Subsequently achievement levels have been measures in terms of the Progress 8 statistic and the attainment of 5 EBacc subjects at grades A*-C and most recently grades 9-4 or 9-5. Achievement levels based  upon these most recent criteria are shown below.

Attainment of 5 or more GCSE grades in Year11 by ethnicity 1989-2004 and 2014/15

 

The above   data indicate that the attainments of all ethnic groups listed have improved very substantially between 1989 and 2004 and between 2004 and 2014/15. The Following points should be noted.

  • Data for Chinese students were not available in the YCS source but it is clear that Chinese students are the most successful of all ethnic groups at GCSE Level.
  • Indian students narrowly outperformed White students in 1992 but by 2014/15 the achievement gap between Indian students and White students increased significantly.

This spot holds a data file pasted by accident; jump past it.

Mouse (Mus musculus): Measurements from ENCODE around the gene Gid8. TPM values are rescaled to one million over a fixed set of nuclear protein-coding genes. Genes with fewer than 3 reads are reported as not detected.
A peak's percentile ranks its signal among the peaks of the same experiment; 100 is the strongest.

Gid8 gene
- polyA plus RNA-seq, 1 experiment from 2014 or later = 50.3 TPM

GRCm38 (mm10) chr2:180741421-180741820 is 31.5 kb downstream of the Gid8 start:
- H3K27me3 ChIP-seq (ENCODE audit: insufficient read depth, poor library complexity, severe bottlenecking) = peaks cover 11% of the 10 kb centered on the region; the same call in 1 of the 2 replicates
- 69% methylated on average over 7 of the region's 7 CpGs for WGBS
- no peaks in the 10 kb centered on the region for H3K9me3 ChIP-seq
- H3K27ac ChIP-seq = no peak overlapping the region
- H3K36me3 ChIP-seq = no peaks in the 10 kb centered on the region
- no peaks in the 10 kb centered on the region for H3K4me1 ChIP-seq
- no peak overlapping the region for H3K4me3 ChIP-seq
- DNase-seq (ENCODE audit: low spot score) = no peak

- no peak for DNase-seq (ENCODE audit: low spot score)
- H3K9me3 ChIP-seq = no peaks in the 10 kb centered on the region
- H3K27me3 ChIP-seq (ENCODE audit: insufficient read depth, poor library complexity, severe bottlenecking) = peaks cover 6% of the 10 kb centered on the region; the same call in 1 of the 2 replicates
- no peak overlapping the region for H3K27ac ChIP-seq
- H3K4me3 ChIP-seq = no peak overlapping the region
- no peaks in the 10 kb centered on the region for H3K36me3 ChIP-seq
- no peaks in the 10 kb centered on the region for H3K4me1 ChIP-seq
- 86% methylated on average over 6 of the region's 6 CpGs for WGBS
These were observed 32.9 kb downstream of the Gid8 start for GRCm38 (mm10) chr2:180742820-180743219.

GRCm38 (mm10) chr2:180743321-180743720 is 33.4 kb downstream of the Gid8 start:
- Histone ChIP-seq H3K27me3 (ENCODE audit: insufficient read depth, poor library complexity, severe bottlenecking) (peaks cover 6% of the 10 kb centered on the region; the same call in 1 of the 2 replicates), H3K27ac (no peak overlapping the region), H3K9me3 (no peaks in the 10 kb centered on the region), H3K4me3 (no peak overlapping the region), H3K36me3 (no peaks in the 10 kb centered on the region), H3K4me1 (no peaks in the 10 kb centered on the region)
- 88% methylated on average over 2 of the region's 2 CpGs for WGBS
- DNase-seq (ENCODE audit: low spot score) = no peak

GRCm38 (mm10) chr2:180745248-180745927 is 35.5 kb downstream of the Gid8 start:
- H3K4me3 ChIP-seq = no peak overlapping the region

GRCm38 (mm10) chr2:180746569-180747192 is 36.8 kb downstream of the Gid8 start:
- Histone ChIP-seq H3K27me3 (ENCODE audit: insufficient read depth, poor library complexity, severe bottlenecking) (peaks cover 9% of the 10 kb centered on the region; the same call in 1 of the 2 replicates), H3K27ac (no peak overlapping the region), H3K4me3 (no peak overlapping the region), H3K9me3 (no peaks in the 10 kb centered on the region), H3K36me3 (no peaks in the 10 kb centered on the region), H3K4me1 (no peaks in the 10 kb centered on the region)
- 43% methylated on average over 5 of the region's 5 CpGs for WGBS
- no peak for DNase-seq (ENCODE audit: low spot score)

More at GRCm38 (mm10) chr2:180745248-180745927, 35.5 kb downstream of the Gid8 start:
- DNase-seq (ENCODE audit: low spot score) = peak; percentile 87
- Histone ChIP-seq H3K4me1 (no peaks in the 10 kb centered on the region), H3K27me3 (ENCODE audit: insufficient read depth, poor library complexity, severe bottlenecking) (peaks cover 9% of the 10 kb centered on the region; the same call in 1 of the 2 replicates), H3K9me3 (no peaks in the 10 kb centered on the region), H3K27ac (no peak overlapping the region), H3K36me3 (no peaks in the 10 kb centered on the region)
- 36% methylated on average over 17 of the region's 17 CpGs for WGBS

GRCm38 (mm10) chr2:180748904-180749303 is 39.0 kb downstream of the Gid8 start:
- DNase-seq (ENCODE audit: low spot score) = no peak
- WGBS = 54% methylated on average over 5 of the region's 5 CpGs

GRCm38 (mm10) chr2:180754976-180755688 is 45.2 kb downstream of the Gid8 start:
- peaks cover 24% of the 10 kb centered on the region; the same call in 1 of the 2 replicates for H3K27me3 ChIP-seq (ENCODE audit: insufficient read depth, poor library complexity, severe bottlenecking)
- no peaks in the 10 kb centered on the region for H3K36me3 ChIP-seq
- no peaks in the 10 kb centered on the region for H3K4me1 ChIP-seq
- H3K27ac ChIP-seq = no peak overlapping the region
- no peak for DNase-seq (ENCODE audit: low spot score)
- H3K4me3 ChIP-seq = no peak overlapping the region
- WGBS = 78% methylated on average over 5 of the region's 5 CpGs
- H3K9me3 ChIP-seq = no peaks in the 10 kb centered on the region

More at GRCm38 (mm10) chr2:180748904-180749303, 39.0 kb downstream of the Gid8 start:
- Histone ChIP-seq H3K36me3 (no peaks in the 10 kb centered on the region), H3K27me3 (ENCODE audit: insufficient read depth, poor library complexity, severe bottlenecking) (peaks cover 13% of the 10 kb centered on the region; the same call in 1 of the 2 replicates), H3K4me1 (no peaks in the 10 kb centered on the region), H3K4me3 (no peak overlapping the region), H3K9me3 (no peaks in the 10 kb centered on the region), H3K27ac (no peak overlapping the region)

• The relative performance of Bangladeshi students has improved significantly and by 2014/15 they were out performing White students.
  • By 2014/15 White students continued continued to outperform Pakistani students but the achievement gap was narrowing.
  • By 2014/15 White students continued to outperform Black students but the achievement gap was narrowing.

 

  • By 2014/15 White students continued to outperform Black Caribbean students but the achievement gap was narrowing.

In the above table important subdivisions within the White Category and students of mixed ethnicity have not been included and the data on the various ethnic groups have not been subdivided according to gender and free school meal eligibility. By 2016/17 a new system of evaluation was in place and in the following source I include full data on ethnicity ,gender and free school meal eligibility for the 2017/8  GCSE results in England.  Notice that , very importantly, data on Traveller and Gypsy Roma pupils are included in these more recent data

 

Exercise on Ethnicity and Educational Achievement at GCSE Level in the 2018 Examinations [Uncertainty here] Will this new table photo in black and white?MAYBE  leave for Now?